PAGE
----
Any service provider delivering a multi-tenant environment must adhere to these six commandments:
- Thou shalt isolate tenants within their own network. This one applies mainly to infrastructure-as-a-service (IaaS) providers who promise secure computing environments. Software-as-a-Service (SaaS) customers on a platform like Salesforce.com don’t have this issue as customers do not have access to low level network traffic. When granting virtual machine access to users, the service provider has to ensure that there’s no opportunity to intercept network traffic from other customers.
- Thou shalt not allow tenants to see another tenant’s metadata. Sometimes metadata can be just as sensitive as transactional data! Multi-tenant service providers must make sure that customers are logically or physically walled off from seeing the settings or user-defined customizations created by other customers.
- Thou shalt encrypt data in transit AND at rest. Providers shouldn’t let their guard down just because data is within their internal network. Rather, data should constantly be transferred over secure channels, and encrypted whenever it’s stored on disk.
- Thou shalt properly clean up deleted resources. In a multi-tenant IaaS environment, there is clearly reuse. When a network is released by one customer, another can use it. When a storage volume is removed, that space on the SAN is now available for others. It’s imperative that service providers reset and clear resources before allowing anyone else to acquire them.
- Thou shalt prevent noisy neighbors from impacting others. This phenomenon is one of the hardest problems to address in multi-tenant environments. As a user, you have no say in who *else* is using the same environment. It’s up to the service provider to make sure that one customer can’t (intentionally or unintentionally) adversely impact the performance of other customers by overwhelming the shared compute, storage, or networking resources.
- Thou shalt define and audit policies to ensure proper administration of shared environments. Let’s be honest – using a multi-tenant environment involves a bit of trust. As a customer, you have to trust that the service provider has built a platform that properly isolates each customer, and that operational staff can’t go off the reservation and compromise your business. However, to run mission-critical apps in someone’s multi-tenant platform requires more than blind trust; you should also be able to demand to see 3rd party certifications and audits that prove that a mature organization is behind the platform.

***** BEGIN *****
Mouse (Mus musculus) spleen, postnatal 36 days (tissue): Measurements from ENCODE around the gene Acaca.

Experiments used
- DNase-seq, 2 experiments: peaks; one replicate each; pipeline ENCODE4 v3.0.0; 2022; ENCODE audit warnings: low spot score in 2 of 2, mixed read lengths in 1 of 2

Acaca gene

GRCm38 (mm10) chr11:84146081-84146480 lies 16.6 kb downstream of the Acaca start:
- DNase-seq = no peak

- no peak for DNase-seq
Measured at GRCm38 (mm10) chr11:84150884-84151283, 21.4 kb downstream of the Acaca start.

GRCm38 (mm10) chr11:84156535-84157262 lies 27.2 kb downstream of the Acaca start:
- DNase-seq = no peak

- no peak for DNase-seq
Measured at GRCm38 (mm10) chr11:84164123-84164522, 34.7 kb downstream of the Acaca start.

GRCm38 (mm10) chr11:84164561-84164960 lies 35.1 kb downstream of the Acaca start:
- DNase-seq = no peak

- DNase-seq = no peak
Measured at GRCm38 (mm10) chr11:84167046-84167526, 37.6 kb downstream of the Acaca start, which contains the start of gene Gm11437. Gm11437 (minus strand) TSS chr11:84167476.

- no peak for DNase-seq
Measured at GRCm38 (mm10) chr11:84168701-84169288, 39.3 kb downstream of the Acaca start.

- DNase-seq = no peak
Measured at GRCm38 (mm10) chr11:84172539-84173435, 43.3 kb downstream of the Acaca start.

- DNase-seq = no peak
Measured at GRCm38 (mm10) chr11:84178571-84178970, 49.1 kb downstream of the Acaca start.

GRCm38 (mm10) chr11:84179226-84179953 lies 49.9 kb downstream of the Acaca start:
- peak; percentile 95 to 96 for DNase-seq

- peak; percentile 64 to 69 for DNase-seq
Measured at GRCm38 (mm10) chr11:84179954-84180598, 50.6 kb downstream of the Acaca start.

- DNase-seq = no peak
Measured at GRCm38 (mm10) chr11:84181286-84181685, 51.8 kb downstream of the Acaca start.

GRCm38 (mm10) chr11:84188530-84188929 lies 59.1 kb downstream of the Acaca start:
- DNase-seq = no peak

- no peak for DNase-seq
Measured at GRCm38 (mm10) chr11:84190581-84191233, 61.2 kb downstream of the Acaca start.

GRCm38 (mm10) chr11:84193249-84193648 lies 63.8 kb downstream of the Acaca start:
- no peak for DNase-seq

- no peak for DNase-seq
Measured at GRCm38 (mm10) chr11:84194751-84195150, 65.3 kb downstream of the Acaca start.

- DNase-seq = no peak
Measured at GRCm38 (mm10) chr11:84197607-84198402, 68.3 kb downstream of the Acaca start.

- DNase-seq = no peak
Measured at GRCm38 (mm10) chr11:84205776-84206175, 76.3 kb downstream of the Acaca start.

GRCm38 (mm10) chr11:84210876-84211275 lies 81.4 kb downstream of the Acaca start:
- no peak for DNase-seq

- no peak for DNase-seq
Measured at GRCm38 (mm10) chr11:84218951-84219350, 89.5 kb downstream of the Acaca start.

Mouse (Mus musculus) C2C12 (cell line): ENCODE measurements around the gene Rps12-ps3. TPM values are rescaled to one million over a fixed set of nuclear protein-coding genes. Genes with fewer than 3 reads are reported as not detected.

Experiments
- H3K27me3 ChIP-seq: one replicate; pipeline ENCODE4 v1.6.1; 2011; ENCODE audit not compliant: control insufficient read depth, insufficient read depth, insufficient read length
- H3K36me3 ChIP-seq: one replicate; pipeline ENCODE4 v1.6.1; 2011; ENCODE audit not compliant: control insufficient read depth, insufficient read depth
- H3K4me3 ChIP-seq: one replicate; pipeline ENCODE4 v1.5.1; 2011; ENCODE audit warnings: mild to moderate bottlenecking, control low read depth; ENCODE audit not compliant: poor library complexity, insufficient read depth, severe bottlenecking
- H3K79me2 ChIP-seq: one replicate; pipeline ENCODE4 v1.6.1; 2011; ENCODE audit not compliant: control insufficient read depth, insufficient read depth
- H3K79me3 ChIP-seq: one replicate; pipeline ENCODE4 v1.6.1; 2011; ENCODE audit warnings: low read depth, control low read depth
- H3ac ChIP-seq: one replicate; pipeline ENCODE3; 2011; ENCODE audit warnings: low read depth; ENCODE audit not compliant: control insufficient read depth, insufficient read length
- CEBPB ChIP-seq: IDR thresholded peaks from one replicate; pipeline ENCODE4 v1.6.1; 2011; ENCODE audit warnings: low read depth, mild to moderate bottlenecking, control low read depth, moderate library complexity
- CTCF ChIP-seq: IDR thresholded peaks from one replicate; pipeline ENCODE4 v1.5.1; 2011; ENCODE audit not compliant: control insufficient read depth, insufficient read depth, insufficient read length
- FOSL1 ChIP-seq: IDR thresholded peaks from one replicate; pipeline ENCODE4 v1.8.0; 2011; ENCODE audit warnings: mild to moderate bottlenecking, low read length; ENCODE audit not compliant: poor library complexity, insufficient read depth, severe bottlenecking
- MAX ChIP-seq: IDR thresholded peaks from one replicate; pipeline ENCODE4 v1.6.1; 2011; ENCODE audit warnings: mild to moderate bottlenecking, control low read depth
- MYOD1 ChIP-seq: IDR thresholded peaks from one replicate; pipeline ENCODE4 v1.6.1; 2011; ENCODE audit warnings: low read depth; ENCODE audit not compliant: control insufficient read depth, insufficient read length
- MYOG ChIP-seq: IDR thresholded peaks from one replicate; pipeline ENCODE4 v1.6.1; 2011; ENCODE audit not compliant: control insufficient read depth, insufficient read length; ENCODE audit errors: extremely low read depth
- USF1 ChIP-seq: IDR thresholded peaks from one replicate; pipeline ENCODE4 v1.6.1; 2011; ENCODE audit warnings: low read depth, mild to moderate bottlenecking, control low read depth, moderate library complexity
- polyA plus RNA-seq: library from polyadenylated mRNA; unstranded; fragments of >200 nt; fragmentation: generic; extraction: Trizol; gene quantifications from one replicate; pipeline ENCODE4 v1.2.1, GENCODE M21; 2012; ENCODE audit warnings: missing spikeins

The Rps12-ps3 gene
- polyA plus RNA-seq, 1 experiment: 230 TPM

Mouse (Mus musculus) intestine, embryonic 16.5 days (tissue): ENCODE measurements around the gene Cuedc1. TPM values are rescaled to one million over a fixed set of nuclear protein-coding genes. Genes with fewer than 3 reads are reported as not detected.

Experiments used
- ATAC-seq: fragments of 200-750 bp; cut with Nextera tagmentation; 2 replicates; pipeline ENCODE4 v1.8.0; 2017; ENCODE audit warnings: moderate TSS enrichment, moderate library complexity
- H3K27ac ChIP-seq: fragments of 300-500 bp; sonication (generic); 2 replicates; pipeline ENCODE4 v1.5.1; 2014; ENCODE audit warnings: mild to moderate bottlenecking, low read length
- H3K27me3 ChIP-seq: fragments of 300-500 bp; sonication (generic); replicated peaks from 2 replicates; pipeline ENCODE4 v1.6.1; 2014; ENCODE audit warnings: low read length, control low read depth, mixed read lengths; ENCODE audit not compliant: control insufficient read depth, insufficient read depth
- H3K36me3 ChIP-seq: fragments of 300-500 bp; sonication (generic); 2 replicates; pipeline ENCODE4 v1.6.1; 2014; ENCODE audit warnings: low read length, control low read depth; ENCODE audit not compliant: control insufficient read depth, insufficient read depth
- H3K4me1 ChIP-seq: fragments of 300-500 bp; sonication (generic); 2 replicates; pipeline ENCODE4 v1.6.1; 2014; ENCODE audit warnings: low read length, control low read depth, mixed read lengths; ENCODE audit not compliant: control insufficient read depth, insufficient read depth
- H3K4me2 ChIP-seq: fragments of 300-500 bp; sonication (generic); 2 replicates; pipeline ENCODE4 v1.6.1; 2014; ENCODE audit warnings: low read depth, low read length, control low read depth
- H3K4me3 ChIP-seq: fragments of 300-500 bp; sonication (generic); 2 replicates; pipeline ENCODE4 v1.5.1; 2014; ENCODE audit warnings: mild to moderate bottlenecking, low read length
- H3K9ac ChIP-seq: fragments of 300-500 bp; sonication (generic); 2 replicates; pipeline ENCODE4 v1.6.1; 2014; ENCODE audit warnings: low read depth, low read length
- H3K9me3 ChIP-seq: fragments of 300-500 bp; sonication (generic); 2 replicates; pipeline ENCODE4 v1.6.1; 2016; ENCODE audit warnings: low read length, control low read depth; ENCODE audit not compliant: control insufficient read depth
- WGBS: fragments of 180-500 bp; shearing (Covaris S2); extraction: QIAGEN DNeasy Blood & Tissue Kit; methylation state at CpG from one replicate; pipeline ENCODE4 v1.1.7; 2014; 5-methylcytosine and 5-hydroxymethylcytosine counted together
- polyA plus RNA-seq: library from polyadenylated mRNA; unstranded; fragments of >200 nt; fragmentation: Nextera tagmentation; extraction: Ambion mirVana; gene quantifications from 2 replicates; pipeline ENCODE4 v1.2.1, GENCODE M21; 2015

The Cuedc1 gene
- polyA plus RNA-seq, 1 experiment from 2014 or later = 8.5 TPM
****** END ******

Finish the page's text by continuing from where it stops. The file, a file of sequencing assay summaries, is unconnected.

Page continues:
Built-in Platform Isolation
With those principles in mind, how does the CenturyLink Cloud platform deliver secure isolation?
IaaS customers can create sophisticated network topologies with one or more VLANs. All of these logical networks are part of a giant physical network and we do best-practice VLAN isolation to make sure that data packets stay within the appropriate VLANs. This ensures that our customers cannot intercept traffic from other customers and creates a protected barrier around your virtual hardware.
What about data? The CenturyLink Cloud makes it easy to provision terabytes of persistent storage that you can easily resize as needed. But when it comes time to delete volumes, we make sure that all virtual disks are automatically wiped so that the next customer always get a blank volume with no way to retrieve data from the previous user. Regarding data encryption, by the end of 2014 we plan on being 100% encrypted at rest and support 3rd party tools for customers to manage their keys.
As mentioned above, noisy neighbors are one of the biggest challenges for multi-tenant cloud providers to handle. The CenturyLink Cloud takes a multi-pronged approach. First, we always leave headroom on host machines and closely monitor usage to know when it’s time to scale. Second, we use features in our hypervisor platform to protect against capacity and latency bursts in CPU and disk. Our storage subsystem is built to handle multi-tenancy and provide protection against I/O bursts. Third, the network is designed to prevent any one tenant from overwhelming the firewalls, and our ample bandwidth ensures that network saturation is nearly impossible.